Do you feel like Ruth kept her unusual personality under wraps when you were getting to know her prior to Cricket’s arrival, or is it more like she’s only weird/super protective about Cricket-related things, so there wasn’t anything to notice back then?
This comes on the heels of a strong desire of mine to ask her what, at this point, her ideal adoption would look like: What does she really want from me/us? I might ask, if I can think of a really neutral way to put it. I’m just curious to know how they want it to go, or what they wish we were doing differently. We talked about this stuff before the adoption, but looking back, we were all speaking in such vague terms that it was almost meaningless. I don’t mean to blame any one of the four of us—although I’m happy to blame the agency, a bit—because we had no idea what we were doing, either we expectant parents or those hopeful adoptive parents. They said that they wanted their kids’ birthparents to be like a part of their extended family, and that sounded pretty good; it didn’t occur to us to ask or them to tell what their relationships with their extended family looked like. We set some minimum levels of contact to go into the agreement, and I think those were reasonable.
One of the lousier things about the way our match worked was that I ended up telling them a lot of lousy things about myself (in case Cricket would inherit them) while trying to remain likeable, and they didn’t tell me any lousy things about themselves. Why would they? So I am saying: I’ve struggled my entire life with depression, the hospital kind; I have ADD; no, I smoked pot a few times in college (to help with the side effects of antidepressants, mostly), but I am not a drug user. And they are saying: We are friendly people, committed to contact, and we have a dog. Here are our wedding pictures. Come to our baby shower. I did see parts of Ruth’s personality that mostly impact me in a negative way now, but they were being implemented in really positive ways; she can really take charge of a situation and get things done, and there were times in the pregnancy when I was incredibly grateful for that. It is her ability and desire to control a situation that makes her incredibly effective when it’s called for, and I saw that ability without really seeing the desire, because she was very careful not to pressure me. She understood that she could not control my pregnancy or my decision, and while there were a few times when she would make an effort in that direction, by and large she was very careful—not to trick me, but to be a respectful and ethical person.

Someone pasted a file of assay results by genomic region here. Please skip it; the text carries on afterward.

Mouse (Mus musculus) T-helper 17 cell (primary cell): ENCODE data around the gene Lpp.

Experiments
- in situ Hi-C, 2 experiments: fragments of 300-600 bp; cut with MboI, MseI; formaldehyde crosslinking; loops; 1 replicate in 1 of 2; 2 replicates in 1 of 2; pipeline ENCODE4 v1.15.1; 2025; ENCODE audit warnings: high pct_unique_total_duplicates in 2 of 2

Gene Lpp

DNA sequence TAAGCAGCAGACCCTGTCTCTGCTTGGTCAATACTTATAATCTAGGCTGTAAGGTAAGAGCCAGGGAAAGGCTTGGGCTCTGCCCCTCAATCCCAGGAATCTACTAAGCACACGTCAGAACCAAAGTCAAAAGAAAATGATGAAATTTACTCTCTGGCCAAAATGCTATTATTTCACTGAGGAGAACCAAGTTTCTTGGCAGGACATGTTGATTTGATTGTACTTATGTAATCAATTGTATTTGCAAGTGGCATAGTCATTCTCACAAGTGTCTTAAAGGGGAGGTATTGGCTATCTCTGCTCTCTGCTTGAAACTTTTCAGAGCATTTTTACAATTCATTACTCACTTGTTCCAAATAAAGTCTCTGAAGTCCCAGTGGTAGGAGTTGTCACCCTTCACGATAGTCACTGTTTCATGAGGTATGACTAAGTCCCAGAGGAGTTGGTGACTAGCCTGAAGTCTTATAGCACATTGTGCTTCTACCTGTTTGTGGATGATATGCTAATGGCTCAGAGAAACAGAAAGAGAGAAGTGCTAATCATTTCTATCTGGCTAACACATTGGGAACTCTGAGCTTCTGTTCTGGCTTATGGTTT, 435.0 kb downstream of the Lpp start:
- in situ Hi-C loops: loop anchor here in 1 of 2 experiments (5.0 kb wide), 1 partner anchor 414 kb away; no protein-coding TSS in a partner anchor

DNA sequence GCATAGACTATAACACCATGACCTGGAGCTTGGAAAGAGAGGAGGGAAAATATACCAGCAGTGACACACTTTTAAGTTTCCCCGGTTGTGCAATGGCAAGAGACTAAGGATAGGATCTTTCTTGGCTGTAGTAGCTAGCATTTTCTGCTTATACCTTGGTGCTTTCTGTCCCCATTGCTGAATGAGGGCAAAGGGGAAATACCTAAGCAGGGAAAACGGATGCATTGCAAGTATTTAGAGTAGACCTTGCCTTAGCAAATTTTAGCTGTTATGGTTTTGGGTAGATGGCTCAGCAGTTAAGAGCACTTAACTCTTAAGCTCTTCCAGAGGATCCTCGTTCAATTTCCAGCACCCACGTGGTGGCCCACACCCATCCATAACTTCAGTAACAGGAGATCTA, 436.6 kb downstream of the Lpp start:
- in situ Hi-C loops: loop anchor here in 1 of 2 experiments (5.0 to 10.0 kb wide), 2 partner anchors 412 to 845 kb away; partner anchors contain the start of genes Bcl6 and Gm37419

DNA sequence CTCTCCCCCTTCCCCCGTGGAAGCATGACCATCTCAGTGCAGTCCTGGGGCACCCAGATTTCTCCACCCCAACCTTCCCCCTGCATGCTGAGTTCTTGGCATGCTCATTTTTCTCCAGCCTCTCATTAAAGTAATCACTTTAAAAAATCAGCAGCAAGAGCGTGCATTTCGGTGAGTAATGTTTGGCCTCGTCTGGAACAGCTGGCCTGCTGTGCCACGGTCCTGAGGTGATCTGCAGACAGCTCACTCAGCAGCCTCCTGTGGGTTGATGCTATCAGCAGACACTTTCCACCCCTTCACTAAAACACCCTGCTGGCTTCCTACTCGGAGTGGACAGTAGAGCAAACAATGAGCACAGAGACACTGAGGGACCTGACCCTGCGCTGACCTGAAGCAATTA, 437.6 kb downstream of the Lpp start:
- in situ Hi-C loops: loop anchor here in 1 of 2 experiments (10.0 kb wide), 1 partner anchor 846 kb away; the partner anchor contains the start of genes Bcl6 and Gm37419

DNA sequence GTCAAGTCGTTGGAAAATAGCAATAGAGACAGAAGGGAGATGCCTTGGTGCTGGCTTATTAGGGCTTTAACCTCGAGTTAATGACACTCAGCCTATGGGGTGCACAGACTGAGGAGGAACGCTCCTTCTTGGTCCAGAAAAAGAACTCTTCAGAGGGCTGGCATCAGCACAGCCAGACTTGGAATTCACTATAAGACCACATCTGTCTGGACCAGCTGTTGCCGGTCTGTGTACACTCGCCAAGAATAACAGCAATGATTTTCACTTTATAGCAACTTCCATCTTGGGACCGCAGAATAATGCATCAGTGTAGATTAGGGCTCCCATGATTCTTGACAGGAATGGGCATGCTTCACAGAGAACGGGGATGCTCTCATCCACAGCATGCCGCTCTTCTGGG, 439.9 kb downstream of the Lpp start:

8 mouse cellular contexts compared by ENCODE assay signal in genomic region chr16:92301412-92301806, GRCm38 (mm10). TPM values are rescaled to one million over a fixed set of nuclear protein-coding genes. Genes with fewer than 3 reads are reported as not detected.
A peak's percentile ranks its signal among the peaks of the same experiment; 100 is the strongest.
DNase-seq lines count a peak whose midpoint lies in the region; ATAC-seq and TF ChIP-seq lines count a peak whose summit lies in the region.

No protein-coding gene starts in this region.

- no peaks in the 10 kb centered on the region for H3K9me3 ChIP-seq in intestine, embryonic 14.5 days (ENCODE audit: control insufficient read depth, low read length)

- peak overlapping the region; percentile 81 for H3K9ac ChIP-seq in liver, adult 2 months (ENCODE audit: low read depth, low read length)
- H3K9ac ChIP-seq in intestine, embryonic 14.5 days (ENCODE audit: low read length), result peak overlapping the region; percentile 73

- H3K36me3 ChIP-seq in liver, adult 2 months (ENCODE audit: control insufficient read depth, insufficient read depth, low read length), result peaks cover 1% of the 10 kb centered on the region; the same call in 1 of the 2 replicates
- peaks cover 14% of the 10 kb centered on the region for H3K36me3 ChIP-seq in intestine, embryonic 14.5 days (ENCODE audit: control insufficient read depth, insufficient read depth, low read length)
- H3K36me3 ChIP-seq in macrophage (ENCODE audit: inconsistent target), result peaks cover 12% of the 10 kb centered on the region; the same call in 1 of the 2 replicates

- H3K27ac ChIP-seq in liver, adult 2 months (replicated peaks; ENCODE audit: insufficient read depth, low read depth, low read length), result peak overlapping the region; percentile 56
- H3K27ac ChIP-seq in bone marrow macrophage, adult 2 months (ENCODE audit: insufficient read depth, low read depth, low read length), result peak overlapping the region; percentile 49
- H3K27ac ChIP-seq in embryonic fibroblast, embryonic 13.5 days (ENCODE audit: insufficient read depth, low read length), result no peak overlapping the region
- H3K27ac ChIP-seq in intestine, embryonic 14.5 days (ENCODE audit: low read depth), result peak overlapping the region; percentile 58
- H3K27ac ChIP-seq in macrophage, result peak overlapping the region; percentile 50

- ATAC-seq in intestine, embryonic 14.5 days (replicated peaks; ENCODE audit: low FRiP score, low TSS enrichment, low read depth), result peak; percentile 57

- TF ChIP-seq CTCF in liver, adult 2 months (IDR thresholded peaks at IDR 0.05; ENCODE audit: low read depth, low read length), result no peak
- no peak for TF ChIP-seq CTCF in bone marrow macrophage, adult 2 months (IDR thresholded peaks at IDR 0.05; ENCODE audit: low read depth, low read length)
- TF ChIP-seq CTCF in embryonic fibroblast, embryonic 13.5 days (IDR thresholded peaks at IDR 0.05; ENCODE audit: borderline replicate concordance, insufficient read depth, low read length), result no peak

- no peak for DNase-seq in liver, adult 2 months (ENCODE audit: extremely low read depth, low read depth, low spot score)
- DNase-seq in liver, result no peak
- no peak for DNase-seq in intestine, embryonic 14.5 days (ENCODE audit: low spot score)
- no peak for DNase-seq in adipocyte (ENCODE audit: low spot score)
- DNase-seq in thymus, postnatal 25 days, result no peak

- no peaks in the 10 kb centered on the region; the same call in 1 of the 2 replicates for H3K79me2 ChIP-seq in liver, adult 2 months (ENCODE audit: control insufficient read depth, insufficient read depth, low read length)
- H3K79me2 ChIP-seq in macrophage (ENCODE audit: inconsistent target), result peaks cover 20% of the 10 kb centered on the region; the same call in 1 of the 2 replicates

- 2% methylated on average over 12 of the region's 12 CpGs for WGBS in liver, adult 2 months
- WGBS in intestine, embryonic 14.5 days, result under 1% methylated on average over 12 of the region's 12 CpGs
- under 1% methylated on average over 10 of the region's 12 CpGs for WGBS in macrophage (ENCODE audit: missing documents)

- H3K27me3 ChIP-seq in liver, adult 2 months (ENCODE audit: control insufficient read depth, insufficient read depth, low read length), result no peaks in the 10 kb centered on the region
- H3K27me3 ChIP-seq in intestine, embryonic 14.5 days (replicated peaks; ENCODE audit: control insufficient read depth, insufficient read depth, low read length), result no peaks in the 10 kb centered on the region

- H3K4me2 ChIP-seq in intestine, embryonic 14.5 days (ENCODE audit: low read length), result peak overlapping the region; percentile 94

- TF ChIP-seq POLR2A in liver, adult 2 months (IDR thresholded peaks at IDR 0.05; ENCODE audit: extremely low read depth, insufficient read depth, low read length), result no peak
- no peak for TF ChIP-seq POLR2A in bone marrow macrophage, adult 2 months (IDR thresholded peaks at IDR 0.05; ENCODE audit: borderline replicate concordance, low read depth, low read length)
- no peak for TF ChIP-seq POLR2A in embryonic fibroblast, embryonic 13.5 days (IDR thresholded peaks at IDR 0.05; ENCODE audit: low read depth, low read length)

But now that Ruth is a mother, and doesn’t have to worry about pressuring me, she can work to get the control she desires. I think if I’d lived with them for the last trimester, I would have seen more of what she is like, but we just didn’t spend enough time together for that to come across. There are still things, major things, that they don’t know about my personality—I don’t think that those things affect the adoption, but there are things about myself that I keep private. I really wanted to be close friends with them, and it doesn’t look like that’s going to happen, so I will probably continue to keep things back.